This exhibit explores the ways in which the common people of ancient Egypt and Greece were represented through burials. Burials of royalty and elites in ancient societies often contained monuments, statues, steles, and a plethora of grave goods- all of which help provide insight into the perception of elites. Non-elite burials usually contain far fewer grave goods and many lack markers or statues of some sort. However, looking at the similarities and differences in various burials shows what was important in the non-elite funerary culture and if it differed from the culture of the elites.
In Ancient Egypt, most of the burial sites were located away from cities. There was also segregation between elite and non-elite cemeteries. Predynastic cemetery HK-43 consists of about 452 graves containing an estimated 500 bodies[i]. Located south of Hierakonpolis in the desert, these graves were dug in a variety of shapes, circular, oval, and rectangular, and organized in various patterns. Though many of the graves were organized in a linear fashion, the graves in the southern part of the cemetery were arranged in large, densely packed circles around an empty central space. It is most likely the organization pertained to related family members of all ages and both sexes- further DNA testing will help confirm that hypothesis[ii]. All the bodies were laid on their left side, facing west (the direction of the underworld), in a contracted position, and covered or wrapped in reed mats.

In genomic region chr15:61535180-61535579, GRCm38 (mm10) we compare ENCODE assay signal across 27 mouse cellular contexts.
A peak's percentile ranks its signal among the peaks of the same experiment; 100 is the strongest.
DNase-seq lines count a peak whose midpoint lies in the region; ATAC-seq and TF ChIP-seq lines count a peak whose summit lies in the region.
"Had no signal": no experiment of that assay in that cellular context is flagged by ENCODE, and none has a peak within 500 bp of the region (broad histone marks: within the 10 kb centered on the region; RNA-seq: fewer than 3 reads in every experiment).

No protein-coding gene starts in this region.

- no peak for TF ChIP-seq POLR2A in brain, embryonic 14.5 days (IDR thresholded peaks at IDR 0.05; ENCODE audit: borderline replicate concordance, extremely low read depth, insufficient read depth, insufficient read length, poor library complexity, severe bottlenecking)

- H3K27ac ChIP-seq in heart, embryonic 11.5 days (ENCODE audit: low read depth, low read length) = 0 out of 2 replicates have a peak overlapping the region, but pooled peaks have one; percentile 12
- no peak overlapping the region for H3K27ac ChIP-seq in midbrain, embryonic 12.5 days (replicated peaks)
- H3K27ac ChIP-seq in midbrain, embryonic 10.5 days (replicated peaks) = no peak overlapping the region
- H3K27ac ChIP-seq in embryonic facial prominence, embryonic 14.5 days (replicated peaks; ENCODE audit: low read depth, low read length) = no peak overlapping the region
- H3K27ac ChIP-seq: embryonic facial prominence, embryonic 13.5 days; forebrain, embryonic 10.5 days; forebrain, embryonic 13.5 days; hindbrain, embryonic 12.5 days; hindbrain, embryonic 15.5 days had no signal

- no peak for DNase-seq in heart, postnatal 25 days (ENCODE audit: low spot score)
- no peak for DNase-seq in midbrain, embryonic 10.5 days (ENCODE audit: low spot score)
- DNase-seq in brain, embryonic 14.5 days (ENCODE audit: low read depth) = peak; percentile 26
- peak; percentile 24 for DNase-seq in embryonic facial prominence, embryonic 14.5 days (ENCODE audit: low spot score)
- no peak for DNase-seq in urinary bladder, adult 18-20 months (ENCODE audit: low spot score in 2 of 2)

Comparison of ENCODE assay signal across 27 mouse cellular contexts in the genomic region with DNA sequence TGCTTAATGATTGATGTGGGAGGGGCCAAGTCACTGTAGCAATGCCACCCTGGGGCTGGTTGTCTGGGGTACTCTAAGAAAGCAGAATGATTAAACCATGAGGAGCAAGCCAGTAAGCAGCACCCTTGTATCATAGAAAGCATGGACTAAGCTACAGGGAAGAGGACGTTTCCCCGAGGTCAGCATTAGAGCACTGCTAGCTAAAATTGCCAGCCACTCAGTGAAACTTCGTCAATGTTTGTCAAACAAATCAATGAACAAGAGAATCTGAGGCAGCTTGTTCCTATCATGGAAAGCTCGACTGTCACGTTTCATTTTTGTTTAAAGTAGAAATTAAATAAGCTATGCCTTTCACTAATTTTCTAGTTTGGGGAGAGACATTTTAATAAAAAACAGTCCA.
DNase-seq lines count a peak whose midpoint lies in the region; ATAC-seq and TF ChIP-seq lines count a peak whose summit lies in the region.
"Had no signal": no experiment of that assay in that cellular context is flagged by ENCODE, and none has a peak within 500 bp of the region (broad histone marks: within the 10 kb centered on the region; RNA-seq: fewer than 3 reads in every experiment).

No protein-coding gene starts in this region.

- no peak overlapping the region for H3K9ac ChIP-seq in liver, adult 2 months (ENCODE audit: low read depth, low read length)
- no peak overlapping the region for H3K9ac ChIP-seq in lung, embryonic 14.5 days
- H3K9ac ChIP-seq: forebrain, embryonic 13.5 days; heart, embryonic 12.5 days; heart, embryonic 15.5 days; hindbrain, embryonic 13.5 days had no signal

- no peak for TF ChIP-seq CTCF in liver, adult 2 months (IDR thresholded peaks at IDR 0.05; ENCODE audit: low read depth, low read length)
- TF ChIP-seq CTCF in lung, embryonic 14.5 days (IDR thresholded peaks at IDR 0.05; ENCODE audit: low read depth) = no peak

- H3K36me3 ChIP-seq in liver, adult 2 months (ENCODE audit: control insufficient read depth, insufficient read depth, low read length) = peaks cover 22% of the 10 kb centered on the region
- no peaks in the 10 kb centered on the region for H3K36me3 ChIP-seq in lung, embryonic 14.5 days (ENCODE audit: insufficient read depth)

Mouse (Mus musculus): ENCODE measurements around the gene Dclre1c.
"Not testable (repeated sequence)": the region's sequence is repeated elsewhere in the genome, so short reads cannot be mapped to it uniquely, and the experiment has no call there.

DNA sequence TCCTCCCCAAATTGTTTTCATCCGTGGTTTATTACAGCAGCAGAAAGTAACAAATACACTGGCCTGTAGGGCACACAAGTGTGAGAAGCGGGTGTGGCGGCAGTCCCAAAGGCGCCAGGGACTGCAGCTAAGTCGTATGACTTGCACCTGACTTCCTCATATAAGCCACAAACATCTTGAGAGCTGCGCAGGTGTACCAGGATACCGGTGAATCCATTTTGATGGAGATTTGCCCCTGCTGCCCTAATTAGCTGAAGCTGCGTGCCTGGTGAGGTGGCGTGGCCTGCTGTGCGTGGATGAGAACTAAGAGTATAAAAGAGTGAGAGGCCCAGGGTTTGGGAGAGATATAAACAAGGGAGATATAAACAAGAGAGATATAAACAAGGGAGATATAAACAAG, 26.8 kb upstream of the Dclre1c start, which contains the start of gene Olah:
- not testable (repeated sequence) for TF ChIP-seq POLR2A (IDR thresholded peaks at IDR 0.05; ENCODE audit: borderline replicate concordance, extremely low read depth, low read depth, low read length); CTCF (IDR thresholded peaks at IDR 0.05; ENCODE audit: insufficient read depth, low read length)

There was an abundance of mats used to wrap the bodies in burials. It is most likely that there was a large market for funerary mats since the non-elites could not afford coffins[iii]. Many of the bodies were accompanied by a couple pieces of pottery dating from Naqada II. The scant amount of pottery found in many of the graves indicated that the inhabitants were relatively impoverished and most likely the working class of Hierakonpolis[iv]. The pottery in the graves contained beer and bread. Sometimes there were ashy remains indicating a funerary feast- the ancient Egyptians believed the dead need sustenance for the afterlife. Additionally cuts in the mats and arrangement of the spines indicated grave robbers had stolen objects that were hung around the deceased’s neck- it is possible the object was a pendant or amulet[v]. Many of the discovered bodies showed lacerations high up on the neck- some cuts were severe enough to imply decapitation. However extreme the injuries, the bodies were always buried with the head in place. Since the ancient Egyptians believed in reincarnation and an afterlife, a whole body was important for burial. This is also evident in elite burials where tombs would sometimes contain reserve heads[vi].